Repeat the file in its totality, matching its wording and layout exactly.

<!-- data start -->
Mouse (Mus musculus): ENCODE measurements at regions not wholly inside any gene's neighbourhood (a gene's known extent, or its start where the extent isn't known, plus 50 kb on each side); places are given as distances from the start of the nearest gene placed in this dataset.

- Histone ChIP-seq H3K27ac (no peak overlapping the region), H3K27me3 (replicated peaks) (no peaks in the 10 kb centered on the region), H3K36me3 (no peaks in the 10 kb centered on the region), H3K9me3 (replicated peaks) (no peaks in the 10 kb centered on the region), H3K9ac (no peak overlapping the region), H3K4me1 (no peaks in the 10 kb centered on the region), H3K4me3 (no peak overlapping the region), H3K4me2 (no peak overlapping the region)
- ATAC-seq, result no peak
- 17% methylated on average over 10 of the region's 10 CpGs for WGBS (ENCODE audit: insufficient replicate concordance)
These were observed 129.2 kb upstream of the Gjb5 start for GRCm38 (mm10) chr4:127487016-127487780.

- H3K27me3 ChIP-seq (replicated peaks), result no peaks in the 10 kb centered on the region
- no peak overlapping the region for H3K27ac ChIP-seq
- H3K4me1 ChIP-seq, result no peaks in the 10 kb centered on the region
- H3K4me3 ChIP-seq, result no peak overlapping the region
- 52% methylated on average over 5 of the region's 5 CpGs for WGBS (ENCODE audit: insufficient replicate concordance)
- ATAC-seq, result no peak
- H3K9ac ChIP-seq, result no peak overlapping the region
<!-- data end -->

Mouse (Mus musculus): ENCODE measurements at regions not wholly inside any gene's neighbourhood (a gene's known extent, or its start where the extent isn't known, plus 50 kb on each side); places are given as distances from the start of the nearest gene placed in this dataset.

- Histone ChIP-seq H3K27ac (no peak overlapping the region), H3K27me3 (replicated peaks) (no peaks in the 10 kb centered on the region), H3K36me3 (no peaks in the 10 kb centered on the region), H3K9me3 (replicated peaks) (no peaks in the 10 kb centered on the region), H3K9ac (no peak overlapping the region), H3K4me1 (no peaks in the 10 kb centered on the region), H3K4me3 (no peak overlapping the region), H3K4me2 (no peak overlapping the region)
- ATAC-seq, result no peak
- 17% methylated on average over 10 of the region's 10 CpGs for WGBS (ENCODE audit: insufficient replicate concordance)
These were observed 129.2 kb upstream of the Gjb5 start for GRCm38 (mm10) chr4:127487016-127487780.

- H3K27me3 ChIP-seq (replicated peaks), result no peaks in the 10 kb centered on the region
- no peak overlapping the region for H3K27ac ChIP-seq
- H3K4me1 ChIP-seq, result no peaks in the 10 kb centered on the region
- H3K4me3 ChIP-seq, result no peak overlapping the region
- 52% methylated on average over 5 of the region's 5 CpGs for WGBS (ENCODE audit: insufficient replicate concordance)
- ATAC-seq, result no peak
- H3K9ac ChIP-seq, result no peak overlapping the region